Was this precisely the scenario the Seventh Circuit saw unfolding when it suggested the trial court in Wisconsin appoint its own expert? It seems to be. Here’s Judge Richard Posner, writing for the majority in the Seventh Circuit in the Planned Parenthood of Wisconsin v. Van Hollen opinion, making the case for an independent, court-appointed expert to testify on the need and impact of the admitting privileges requirement:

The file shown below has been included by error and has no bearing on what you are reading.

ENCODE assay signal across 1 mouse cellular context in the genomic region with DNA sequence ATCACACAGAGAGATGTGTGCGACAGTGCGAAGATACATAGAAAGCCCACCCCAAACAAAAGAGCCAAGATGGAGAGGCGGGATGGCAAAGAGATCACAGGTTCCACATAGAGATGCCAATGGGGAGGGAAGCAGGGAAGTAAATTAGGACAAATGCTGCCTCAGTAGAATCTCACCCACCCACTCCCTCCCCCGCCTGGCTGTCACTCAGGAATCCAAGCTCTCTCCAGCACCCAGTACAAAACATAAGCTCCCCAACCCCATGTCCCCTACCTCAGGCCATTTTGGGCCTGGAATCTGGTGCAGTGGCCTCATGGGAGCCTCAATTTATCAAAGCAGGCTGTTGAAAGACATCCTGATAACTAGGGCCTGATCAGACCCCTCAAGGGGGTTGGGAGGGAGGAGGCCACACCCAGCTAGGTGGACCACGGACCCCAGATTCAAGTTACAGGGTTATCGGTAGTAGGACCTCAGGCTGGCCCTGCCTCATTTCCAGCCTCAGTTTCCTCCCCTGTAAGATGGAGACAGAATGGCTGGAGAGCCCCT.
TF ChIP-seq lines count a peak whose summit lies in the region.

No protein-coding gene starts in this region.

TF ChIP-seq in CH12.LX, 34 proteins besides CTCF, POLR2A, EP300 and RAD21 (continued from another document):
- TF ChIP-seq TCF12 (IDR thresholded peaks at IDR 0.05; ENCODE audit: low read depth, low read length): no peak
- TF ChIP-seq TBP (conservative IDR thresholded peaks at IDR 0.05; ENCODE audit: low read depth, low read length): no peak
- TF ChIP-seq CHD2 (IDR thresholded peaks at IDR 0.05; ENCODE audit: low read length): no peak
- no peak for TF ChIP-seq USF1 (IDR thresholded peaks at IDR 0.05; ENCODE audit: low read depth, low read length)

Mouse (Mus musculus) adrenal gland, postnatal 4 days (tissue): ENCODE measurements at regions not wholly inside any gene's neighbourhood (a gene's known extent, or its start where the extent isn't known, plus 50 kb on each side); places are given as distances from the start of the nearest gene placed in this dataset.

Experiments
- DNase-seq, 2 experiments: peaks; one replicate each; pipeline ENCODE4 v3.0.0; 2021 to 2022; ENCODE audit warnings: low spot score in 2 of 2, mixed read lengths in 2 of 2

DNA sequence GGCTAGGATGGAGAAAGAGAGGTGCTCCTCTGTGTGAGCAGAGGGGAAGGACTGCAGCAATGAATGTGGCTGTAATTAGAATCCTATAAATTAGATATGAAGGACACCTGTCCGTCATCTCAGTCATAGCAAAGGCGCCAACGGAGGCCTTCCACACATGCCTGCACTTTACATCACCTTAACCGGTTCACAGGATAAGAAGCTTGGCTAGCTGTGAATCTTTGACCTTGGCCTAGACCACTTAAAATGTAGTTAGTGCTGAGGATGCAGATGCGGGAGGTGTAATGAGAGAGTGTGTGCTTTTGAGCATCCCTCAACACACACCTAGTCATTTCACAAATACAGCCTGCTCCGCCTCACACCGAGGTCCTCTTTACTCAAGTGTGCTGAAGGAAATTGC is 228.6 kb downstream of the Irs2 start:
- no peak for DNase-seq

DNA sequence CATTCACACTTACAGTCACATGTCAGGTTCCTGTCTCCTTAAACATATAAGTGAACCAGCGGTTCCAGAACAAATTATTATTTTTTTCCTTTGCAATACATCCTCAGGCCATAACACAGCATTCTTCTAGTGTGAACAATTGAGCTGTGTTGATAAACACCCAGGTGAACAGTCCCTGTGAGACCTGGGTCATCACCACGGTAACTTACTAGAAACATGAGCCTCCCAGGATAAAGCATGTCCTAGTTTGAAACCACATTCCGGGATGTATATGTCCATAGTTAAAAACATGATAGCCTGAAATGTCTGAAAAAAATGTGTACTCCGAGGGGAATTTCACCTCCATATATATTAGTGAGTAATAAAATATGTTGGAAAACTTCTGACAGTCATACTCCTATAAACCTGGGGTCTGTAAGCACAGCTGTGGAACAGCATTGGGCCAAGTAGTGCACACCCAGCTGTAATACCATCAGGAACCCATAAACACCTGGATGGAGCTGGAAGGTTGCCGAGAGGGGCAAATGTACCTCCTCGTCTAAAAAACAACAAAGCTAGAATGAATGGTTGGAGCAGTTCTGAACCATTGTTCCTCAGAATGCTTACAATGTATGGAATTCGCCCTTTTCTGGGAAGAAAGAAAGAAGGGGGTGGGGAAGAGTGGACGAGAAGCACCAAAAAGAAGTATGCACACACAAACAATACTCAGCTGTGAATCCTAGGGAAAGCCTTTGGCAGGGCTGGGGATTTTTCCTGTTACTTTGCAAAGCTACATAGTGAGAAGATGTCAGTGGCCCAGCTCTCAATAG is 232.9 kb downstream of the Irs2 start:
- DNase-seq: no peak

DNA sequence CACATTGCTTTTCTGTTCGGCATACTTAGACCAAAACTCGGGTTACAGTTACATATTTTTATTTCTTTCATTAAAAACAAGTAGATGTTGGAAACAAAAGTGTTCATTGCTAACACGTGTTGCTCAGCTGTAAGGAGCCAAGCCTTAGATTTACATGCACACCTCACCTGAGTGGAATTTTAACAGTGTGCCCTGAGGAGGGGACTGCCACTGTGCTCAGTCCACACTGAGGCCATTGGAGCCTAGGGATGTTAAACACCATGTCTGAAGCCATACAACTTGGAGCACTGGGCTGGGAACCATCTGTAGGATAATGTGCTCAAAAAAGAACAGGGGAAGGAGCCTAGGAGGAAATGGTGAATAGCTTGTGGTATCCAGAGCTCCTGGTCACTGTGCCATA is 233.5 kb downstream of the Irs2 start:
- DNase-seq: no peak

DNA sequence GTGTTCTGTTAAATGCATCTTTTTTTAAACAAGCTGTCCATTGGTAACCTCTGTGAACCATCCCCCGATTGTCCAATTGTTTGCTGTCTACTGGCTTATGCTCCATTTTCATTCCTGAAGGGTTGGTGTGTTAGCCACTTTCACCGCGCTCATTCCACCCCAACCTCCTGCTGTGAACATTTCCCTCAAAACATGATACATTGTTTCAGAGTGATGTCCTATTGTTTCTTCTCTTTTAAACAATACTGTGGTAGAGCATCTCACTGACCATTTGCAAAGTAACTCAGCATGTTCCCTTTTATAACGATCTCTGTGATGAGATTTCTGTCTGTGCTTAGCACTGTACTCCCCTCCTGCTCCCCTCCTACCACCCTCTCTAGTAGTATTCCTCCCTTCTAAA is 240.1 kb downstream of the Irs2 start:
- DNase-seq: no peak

And so the district judge’s grant of the injunction must be upheld. But given the technical character of the evidence likely to figure in the trial—both evidence strictly medical and evidence statistical in character concerning the consequences both for the safety of abortions and the availability of abortion in Wisconsin-the district judge may want to reconsider appointing a neutral medical expert to testify at the trial, as authorized by Fed.R.Evid. 706(a), despite the parties’ earlier objections. Given the passions that swirl about abortion rights and their limitations there is a danger that party experts will have strong biases, clouding their judgment. They will still be allowed to testify if they survive a Daubert challenge, but a court-appointed expert may help the judge to resolve the clash of the warring party experts. And the judge may be able to procure a genuine neutral expert simply by directing the party experts to confer and agree on two or three qualified neutrals among whom the judge can choose with confidence in their competence and neutrality. If either side’s party experts stonewall in the negotiations for the compilation of the neutral list, the judge can take disciplinary action; we doubt that will be necessary.